When you start looking at how budget crises affect government operations, you enter a real rabbit hole, I tells ya. Yes, everyone agrees, we're spending too much money in the public sector and something's gotta give. But what? Don't you see that every goddman thing the government at all levels does is so essential that, really, when you start to look at it, absolutely nothing can be cut?

In fact, when you look at the 60 percent increase in total federal outlays (in constant 2010 dollars or 104 percent in 2000 dollars) since Bill Clinton left office, the real question becomes: How the hell did we ever get by as a country without all that extra crap that's been around for a decade or less? My memory is fading, but in the surplus year of 2000, didn't we all live in old washing-machine boxes and prepare holiday dinners by cutting pictures of food out of grocery-store circulars? Sure, we were poor (by which I mean unprecedentedly wealthy) but at least we had each other (by which I mean the Internets).

No wonder that the good war-happy people at AEI are bitching and moaning that we oughta crank up defense spending from its puny 4.9 percent of GDP to an Eisenhowerian 10+ percent? More guns, less butter! Then there's John Podesta, former Clinton admin chief of staff and now head of the liberal Center for American Progress, fretting that trimming $255 billion from a 2015 budget coming in at over $4 trillion would "do lasting harm to the health of the American middle class." More butter (or cholesterol-free equivalent) and about the same amount of guns!

But let's take it down a notch, and travel well west of Washington, where the real Americans are living lives of quiet desperation. Feel the pain of Hamilton County, Ohio (which includes Cincinnati) auditor Dusty Rhodes when he's faced with a crushing budget situation that imperils every one of us:

Auditor Dusty Rhodes said his office needs $120,000 - some of that to hire a person to make sure the county's more than 13,000 gas pumps, cash registers, scales, parking meters and taxi meters among other things are accurate. That number doesn't include cash register price scanners, which the office also checks.

"Weighs and measures ensures an honest workplace," Rhodes said. "Without another inspector people's pocketbooks won't be protected."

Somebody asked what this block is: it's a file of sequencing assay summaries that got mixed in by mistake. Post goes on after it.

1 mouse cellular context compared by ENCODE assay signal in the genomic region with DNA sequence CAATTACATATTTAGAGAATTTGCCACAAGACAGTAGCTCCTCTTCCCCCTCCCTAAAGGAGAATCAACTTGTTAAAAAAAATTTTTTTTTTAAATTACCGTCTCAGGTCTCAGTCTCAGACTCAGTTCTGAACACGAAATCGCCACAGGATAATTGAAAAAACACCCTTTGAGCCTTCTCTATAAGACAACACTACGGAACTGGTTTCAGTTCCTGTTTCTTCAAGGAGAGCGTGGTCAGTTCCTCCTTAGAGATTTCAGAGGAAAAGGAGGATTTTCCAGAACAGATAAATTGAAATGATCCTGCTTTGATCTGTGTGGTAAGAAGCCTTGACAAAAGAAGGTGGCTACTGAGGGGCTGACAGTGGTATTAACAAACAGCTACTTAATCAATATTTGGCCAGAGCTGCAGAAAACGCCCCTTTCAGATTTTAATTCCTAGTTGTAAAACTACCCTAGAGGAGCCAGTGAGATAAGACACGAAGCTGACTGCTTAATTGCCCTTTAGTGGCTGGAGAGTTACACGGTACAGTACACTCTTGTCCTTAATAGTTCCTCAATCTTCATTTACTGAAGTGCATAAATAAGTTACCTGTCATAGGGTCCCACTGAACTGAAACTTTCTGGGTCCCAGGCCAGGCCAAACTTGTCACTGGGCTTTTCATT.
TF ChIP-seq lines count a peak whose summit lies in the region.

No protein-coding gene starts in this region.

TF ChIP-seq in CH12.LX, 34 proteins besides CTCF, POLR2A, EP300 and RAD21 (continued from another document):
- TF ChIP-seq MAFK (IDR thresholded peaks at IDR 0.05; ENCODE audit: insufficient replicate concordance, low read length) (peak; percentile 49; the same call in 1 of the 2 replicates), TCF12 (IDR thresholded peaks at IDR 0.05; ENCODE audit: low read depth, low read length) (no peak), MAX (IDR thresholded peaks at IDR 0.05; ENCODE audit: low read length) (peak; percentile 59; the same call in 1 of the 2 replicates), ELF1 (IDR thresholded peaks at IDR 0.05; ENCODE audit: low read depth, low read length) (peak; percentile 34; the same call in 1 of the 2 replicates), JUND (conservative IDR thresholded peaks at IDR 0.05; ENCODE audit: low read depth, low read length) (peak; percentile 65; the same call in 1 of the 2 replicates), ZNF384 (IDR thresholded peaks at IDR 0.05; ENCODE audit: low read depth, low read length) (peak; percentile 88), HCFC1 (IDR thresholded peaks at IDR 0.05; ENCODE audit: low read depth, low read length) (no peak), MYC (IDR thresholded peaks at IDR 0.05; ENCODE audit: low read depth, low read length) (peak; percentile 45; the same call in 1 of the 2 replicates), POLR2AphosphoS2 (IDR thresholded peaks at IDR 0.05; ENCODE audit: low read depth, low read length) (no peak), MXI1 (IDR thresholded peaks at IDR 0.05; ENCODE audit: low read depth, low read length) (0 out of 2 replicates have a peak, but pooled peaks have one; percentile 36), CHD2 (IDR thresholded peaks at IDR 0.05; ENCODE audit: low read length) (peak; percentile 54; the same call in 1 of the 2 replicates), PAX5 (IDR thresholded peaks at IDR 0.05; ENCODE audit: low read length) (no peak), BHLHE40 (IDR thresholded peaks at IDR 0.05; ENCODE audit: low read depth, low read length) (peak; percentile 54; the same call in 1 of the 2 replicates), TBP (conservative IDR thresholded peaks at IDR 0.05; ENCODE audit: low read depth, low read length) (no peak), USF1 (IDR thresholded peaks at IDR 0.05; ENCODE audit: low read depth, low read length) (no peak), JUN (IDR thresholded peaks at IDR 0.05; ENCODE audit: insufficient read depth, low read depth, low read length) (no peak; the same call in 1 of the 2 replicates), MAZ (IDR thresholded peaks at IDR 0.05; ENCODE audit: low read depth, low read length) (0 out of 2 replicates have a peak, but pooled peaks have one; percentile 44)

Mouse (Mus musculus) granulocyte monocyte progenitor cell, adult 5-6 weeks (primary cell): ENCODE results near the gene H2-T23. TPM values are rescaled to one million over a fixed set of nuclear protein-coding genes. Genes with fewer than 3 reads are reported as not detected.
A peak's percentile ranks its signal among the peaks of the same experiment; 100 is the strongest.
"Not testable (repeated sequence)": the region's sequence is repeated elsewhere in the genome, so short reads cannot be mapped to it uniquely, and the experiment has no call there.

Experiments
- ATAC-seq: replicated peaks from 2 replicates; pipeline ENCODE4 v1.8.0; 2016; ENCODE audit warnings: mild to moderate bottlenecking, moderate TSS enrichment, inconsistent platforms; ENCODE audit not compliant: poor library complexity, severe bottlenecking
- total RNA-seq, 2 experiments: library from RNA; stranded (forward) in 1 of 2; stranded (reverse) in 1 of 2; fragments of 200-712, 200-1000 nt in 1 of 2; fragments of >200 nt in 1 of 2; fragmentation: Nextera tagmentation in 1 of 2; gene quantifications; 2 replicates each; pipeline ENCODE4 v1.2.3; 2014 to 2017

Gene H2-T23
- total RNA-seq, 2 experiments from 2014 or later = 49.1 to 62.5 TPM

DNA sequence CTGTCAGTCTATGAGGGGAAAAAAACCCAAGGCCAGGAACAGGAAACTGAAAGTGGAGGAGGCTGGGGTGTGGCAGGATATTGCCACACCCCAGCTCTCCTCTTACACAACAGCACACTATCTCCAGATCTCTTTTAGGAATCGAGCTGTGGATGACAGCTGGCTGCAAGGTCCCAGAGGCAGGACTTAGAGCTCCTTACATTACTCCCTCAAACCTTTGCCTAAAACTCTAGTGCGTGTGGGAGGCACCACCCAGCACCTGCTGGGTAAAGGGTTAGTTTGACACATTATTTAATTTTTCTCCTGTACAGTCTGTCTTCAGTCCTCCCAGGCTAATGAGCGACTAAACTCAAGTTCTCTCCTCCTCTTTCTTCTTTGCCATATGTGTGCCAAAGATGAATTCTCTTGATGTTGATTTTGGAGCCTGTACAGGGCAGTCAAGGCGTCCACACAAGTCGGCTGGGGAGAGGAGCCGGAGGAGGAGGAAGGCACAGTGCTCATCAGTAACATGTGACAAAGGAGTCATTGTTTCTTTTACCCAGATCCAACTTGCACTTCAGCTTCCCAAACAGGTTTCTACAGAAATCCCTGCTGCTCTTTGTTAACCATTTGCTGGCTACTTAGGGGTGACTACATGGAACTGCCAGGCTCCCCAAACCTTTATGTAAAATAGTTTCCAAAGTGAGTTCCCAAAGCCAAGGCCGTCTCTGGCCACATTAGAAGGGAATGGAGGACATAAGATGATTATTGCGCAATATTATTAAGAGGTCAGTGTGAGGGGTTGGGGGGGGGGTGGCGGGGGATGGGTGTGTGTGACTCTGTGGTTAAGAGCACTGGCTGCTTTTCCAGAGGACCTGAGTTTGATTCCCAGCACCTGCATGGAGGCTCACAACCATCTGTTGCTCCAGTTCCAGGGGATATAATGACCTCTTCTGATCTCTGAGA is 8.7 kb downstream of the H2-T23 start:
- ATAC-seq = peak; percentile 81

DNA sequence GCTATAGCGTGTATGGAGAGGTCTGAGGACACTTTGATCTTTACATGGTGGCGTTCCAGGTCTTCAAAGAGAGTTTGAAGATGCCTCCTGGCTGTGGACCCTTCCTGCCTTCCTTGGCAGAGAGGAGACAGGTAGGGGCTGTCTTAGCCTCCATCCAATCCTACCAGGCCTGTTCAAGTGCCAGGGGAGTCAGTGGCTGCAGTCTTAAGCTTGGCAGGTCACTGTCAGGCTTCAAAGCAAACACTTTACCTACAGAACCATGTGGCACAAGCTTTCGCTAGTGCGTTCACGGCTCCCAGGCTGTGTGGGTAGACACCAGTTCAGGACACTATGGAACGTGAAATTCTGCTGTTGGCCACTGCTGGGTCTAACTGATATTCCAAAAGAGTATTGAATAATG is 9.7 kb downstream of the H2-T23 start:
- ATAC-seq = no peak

The county has two inspectors, down from four in 2009. Budget cuts means they weren't filled after one inspector took a job in another county and another was moved to a new job within the auditor's office...

It's the office's goal to inspect every gas pump, cash register, scale, and parking meter every year. This year, for the first time, the county won't have done that, [a spokeswoman] said.

"We find ourselves at 2011 having inspected about 11,000 devices," [she] said.

Without another inspector, next year at most 9,000 devices will be inspected, she added.

Whole story here.

As a manager, I've faced my share of flat or falling budgets and I know it's not fun. Two words: tough shit. Think through the example above folks, for even 30 seconds. If this is the sort of "problem" we'll be facing by cutting public-sector expenditures, let's have at it.

Memo to Auditor Rhodes: Inspectors aren't protecting the people's pocketbooks, though you are clearly trying to protect your budget (the article notes that Rhodes "has long complained his office doesn't have enough money or staff"). Try doing the same - or better yet, more - with less. Do all devices actually need to be inspected every single year? There isn't a way to create random samples that will cover the same ground and, to the extent that fear of inspections keep merchants from being sociopathic cheaters, keep gas station operators on their toes? What about contracting out the task? Or how about getting out of the inspection business altogether and letting businesses figure out how to certify to customers that they are not cheating them at the pump or the deli counter? I'm just spitballing here, but come on already. Hardened-in-the-arteries-and-head bureaucracy and defenses of the way it's always been, whether emanating from Washington, D.C. or southwest Ohio, just ain't cutting it any more. Thank god.

If the choice is between spending more money that we don't have on inspecting every gas pump in the country or taking a chance on cutting spending, well, I know what side I'm on: the one willing to risk paying more for a 1/3 pound of salami in exchange for not paying an ever-increasing amount of my cash for public-sector services that have, by and large, massively failed to keep pace with the private sector.